2. Skill work is as important, if not more so, than any other training you do. You think you are running like a gazelle? Have someone who is a skilled POSE running method coach systematically dissect your stride, then see where you are leaking energy. Wanting to improve your lifts? Spend 20, yes 20, minutes with nothing more than a PVC pipe, standing in a pool of your own sweat, going slow and methodical for every part of every lift in the Olympic and Power domain. This includes high level functional fitness athletes who can move massive amounts of weight working with that same piece of PVC trying to get the right muscles to fire, constantly being stopped if the lift begins to fall apart. If you were lucky, you got to move to a 15 lb training bar. You positive you are using your posterior chain when cycling? Yeah, maybe not. Again, it came down to being open to critique, open to how to fix it, then be prepared to go home and use these tools to improve.Stop racing to train. Training is practice. Its an opportunity to learn and get better. When you rush, skip skill, skip mobility, skip strength, yes all you hard headed endurance athletes - strength - as in learn how to pick up heavy shit and move it properly, then you are never going to find out how good you can be.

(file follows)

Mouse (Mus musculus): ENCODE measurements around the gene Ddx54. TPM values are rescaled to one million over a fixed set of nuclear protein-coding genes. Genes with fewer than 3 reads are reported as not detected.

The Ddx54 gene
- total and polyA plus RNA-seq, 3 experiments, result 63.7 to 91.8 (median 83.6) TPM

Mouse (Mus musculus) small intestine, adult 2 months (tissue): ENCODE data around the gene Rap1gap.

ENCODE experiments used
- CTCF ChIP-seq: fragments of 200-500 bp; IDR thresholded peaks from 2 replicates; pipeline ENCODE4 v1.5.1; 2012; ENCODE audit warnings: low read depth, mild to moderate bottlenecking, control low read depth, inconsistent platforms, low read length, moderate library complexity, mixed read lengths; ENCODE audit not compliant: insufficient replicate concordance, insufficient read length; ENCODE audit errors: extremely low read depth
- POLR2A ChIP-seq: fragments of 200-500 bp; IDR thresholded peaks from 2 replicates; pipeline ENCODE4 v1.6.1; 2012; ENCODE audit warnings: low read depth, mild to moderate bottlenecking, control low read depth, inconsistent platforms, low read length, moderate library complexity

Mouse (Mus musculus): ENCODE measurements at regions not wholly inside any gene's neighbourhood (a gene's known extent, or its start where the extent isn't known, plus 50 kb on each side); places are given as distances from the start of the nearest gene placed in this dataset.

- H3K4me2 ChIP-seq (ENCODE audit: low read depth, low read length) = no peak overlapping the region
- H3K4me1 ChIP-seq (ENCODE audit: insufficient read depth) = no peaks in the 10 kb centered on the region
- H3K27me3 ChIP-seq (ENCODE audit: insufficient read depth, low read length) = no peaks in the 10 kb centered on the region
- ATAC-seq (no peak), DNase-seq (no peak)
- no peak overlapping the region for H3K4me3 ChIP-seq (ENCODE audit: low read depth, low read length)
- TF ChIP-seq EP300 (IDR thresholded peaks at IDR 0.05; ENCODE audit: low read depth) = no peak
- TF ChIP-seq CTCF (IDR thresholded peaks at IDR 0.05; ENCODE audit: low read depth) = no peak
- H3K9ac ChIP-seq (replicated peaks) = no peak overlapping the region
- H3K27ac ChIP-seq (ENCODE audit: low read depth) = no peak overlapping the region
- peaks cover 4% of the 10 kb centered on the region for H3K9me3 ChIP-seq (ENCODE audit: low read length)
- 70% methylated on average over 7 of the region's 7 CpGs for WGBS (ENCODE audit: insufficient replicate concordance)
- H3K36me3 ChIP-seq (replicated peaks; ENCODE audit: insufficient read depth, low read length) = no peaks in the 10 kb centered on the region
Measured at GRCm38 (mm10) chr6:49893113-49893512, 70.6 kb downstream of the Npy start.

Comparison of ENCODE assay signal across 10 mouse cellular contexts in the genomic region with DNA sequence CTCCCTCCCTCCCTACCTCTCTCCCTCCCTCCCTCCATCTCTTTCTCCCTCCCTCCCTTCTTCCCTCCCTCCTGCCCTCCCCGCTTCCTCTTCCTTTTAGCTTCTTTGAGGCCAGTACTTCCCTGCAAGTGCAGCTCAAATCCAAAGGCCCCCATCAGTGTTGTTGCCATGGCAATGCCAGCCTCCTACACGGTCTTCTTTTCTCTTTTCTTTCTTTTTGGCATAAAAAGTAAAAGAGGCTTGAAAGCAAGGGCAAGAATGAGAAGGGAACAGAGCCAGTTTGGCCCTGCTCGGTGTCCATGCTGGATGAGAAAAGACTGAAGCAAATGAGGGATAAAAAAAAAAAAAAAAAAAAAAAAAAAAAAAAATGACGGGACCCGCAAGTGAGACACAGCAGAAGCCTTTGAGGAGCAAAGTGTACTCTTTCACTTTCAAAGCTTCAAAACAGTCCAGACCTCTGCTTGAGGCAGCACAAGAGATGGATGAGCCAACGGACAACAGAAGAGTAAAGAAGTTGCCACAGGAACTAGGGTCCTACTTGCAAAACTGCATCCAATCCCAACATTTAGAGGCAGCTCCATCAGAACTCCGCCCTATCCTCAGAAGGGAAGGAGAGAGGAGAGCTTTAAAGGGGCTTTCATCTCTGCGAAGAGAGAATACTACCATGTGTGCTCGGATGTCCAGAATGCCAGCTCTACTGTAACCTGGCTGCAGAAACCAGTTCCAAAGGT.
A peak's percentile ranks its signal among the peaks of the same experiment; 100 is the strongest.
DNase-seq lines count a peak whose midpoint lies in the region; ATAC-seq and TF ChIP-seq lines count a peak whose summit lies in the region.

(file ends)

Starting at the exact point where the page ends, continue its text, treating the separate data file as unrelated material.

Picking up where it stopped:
3. I can't stress this point enough - if you are an endurance athlete, looking to get faster, looking to get stronger, that WILL NOT happen if all you do is endurance. AND, that also includes "the sexy met-cons", which are designed to get your heart rate up, but not really give you any sense as to what your weaknesses are. You must learn to lift weights. And I know that most of you hate to do that. Because its "uncomfortable" or your afraid to get "bulky", or it doesn't seem like exercise, because you are so programmed to think you need to be in a puddle of sweat from high heart rate training, usually in an endurance setting, which includes met-cons. Well, dear snowflakes, get over yourself. Get past your fears. And please, please, stop with the excuses. Life is full of them, and the more you fall back on them, the more likely you are to stay stuck exactly where you are. Don't give yourself an excuse to not succeed. I will say this about Cody Burkhardt, on day one, he made that point extremely clear. And at the end of camp, everyone of us was grateful he did. Because everything we did was uncomfortable, tough, sometimes blindingly painful. That's how we improve.